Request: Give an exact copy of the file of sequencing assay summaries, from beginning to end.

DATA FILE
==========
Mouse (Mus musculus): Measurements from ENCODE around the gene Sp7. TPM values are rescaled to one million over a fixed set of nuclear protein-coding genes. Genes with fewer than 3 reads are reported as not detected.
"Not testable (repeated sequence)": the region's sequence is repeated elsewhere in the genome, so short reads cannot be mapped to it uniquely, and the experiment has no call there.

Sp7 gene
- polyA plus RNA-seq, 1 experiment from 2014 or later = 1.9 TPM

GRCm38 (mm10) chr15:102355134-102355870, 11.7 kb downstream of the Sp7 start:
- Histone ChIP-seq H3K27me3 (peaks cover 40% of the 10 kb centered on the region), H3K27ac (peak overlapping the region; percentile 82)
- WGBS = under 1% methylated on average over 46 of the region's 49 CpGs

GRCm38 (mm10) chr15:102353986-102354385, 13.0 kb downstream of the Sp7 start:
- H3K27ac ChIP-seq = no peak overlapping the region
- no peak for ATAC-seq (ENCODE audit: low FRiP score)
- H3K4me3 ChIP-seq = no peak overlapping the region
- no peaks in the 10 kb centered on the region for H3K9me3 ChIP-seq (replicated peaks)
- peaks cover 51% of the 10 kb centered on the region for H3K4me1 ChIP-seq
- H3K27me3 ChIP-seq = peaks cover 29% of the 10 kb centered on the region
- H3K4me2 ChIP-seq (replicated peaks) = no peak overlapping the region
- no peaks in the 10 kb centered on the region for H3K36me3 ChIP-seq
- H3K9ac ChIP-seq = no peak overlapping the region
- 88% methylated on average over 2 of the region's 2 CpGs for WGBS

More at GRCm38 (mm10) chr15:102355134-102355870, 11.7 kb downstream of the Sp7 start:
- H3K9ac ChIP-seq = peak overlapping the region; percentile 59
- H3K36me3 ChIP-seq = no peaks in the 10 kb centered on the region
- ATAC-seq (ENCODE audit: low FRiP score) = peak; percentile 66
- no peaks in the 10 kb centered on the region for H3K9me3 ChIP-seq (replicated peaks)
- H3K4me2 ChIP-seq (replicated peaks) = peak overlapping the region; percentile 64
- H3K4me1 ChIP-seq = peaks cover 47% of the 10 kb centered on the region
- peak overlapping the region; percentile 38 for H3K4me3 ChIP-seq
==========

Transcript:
Mouse (Mus musculus): Measurements from ENCODE around the gene Sp7. TPM values are rescaled to one million over a fixed set of nuclear protein-coding genes. Genes with fewer than 3 reads are reported as not detected.
"Not testable (repeated sequence)": the region's sequence is repeated elsewhere in the genome, so short reads cannot be mapped to it uniquely, and the experiment has no call there.

Sp7 gene
- polyA plus RNA-seq, 1 experiment from 2014 or later = 1.9 TPM

GRCm38 (mm10) chr15:102355134-102355870, 11.7 kb downstream of the Sp7 start:
- Histone ChIP-seq H3K27me3 (peaks cover 40% of the 10 kb centered on the region), H3K27ac (peak overlapping the region; percentile 82)
- WGBS = under 1% methylated on average over 46 of the region's 49 CpGs

GRCm38 (mm10) chr15:102353986-102354385, 13.0 kb downstream of the Sp7 start:
- H3K27ac ChIP-seq = no peak overlapping the region
- no peak for ATAC-seq (ENCODE audit: low FRiP score)
- H3K4me3 ChIP-seq = no peak overlapping the region
- no peaks in the 10 kb centered on the region for H3K9me3 ChIP-seq (replicated peaks)
- peaks cover 51% of the 10 kb centered on the region for H3K4me1 ChIP-seq
- H3K27me3 ChIP-seq = peaks cover 29% of the 10 kb centered on the region
- H3K4me2 ChIP-seq (replicated peaks) = no peak overlapping the region
- no peaks in the 10 kb centered on the region for H3K36me3 ChIP-seq
- H3K9ac ChIP-seq = no peak overlapping the region
- 88% methylated on average over 2 of the region's 2 CpGs for WGBS

More at GRCm38 (mm10) chr15:102355134-102355870, 11.7 kb downstream of the Sp7 start:
- H3K9ac ChIP-seq = peak overlapping the region; percentile 59
- H3K36me3 ChIP-seq = no peaks in the 10 kb centered on the region
- ATAC-seq (ENCODE audit: low FRiP score) = peak; percentile 66
- no peaks in the 10 kb centered on the region for H3K9me3 ChIP-seq (replicated peaks)
- H3K4me2 ChIP-seq (replicated peaks) = peak overlapping the region; percentile 64
- H3K4me1 ChIP-seq = peaks cover 47% of the 10 kb centered on the region
- peak overlapping the region; percentile 38 for H3K4me3 ChIP-seq